On September 7, 2022, NELA joined NELP in filing an amicus brief in the 2nd Circuit case Bille, et al v. Coverall North America, Inc. This brief addresses the serious harms of forcing arbitration on low-wage workers and urges the 2nd Circuit to ensure that workers can return to court in the event that unscrupulous employers attempt to exploit the arbitration system. In this case, employer Coverall attempted to bypass earlier commitments to cover the costs of arbitration and when the arbitration was closed because of default, contested the district court decision to lift the stay on litigation. As the brief concludes, “Although the district court went farther than it should have in trying to preserve arbitration in this case, it reached the right result–Coverall waived its right to arbitrate by abusing the system, and when its insistence on forcing Reeves to pay led to AAA closing the case, arbitration was ‘had.’ ” NELA is grateful to Richard J. Burch, Brucker Burch PLLC (TX) and NELA Member Michael Scimone, Outten & Golden (NY) for taking the lead on the brief, and Michael T. Anderson, Murphy Anderson PLLC (MA) and Catherine K. Ruckelshaus (NELP) for their invaluable support.… Read More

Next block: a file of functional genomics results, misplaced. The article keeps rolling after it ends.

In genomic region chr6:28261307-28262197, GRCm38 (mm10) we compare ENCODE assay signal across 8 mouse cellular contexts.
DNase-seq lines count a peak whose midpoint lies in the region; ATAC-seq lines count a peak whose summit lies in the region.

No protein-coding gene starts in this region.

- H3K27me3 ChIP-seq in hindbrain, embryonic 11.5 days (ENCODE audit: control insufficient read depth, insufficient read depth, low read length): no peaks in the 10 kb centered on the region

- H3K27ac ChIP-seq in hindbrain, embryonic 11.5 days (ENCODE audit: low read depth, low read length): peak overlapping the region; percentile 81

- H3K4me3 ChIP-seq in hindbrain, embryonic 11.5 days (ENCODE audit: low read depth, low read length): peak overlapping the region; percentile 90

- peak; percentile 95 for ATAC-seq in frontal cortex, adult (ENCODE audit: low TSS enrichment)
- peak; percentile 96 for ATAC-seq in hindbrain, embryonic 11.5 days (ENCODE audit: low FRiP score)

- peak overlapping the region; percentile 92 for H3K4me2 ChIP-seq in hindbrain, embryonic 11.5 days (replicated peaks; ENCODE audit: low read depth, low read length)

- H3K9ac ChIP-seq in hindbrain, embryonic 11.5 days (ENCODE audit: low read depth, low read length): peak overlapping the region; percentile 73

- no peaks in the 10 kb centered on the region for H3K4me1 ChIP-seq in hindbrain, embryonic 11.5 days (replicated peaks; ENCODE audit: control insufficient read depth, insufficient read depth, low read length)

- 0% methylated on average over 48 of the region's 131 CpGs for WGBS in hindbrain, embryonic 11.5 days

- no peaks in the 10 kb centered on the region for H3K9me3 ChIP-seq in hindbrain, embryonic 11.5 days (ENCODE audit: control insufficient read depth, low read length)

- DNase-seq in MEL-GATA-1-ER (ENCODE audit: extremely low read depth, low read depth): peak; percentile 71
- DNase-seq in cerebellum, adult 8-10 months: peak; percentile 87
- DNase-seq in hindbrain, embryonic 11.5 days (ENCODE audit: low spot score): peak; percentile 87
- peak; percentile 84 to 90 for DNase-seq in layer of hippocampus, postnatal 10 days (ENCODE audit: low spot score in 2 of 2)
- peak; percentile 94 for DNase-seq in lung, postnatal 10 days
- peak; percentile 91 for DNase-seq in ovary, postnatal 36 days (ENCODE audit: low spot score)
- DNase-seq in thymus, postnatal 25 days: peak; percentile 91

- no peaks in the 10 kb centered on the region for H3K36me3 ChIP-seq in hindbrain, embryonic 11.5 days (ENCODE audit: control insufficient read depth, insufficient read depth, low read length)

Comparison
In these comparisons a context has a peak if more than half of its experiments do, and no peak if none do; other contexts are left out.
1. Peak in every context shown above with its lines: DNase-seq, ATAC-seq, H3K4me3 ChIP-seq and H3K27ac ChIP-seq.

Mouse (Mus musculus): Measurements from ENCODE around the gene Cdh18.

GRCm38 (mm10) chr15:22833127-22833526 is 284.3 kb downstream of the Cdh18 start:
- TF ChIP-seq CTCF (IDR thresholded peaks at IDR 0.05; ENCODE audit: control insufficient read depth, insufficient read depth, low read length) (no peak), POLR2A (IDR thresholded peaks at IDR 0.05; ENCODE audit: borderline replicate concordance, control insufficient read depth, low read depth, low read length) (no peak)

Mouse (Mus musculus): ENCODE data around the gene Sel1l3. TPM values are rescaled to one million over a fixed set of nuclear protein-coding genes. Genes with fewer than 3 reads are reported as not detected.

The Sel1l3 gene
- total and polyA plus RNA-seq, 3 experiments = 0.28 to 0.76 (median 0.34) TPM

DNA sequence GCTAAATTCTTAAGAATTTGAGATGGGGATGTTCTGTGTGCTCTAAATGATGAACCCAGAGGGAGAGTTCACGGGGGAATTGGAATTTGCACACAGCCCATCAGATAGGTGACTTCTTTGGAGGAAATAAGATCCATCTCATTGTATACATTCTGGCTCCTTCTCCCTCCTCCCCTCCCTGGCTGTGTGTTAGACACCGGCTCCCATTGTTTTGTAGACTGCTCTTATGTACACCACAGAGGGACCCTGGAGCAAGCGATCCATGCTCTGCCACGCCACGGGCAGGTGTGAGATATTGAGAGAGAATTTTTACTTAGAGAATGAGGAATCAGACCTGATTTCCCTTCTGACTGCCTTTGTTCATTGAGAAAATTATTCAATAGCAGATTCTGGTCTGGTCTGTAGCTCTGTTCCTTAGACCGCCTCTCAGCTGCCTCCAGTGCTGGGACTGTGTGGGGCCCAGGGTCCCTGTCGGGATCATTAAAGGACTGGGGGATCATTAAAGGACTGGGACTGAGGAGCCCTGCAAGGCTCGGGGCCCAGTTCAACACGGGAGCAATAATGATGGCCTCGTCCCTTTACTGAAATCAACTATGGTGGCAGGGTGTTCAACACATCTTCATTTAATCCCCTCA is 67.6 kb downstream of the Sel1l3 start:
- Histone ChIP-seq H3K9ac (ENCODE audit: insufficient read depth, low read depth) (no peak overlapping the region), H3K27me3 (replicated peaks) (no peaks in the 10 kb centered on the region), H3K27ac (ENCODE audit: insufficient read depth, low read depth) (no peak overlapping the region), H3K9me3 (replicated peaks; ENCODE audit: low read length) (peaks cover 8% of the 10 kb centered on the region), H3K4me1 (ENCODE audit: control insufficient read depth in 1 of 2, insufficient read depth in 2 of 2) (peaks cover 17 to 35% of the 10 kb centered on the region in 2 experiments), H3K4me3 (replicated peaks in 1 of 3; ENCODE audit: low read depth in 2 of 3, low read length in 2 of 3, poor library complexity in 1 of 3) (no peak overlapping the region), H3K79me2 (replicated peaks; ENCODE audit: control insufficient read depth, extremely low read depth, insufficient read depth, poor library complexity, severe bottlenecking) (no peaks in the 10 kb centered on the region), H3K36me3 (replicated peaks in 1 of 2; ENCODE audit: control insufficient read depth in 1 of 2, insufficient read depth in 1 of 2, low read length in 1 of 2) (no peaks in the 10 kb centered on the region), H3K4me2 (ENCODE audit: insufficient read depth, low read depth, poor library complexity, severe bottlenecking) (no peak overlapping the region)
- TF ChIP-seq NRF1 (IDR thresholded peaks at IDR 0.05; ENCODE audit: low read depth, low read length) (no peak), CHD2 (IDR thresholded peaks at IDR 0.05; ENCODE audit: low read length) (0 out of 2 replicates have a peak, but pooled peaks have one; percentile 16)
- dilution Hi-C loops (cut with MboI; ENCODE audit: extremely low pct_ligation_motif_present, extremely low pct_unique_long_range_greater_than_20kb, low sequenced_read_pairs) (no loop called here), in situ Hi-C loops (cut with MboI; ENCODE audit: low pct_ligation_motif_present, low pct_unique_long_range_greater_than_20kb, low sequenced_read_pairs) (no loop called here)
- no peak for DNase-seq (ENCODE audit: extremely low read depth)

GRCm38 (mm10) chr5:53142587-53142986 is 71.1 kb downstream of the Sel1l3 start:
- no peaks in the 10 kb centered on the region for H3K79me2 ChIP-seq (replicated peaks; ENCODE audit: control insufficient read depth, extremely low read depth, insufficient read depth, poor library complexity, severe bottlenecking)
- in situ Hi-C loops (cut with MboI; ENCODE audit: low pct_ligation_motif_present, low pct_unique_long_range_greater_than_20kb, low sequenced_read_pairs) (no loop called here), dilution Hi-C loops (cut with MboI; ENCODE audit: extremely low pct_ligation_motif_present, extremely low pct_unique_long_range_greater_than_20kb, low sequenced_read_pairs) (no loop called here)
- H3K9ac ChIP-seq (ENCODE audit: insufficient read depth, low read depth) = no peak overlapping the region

Contact: Andrea Hansen, email@example.com, (509) 306-1867
The National Employment Lawyers Association (NELA) celebrates today’s U.S. Senate vote confirming Judge Myrna Pérez to the Second Circuit Court of Appeals. Pérez is one of only two Latinx judges serving on the Second Circuit, which serves a diverse region with a large Latinx community. She is also the first Latina to serve on the Second Circuit since Justice Sonia Sotomayor was appointed to the Supreme Court. Latinx Americans make up only eight percent of active federal judges in the nation.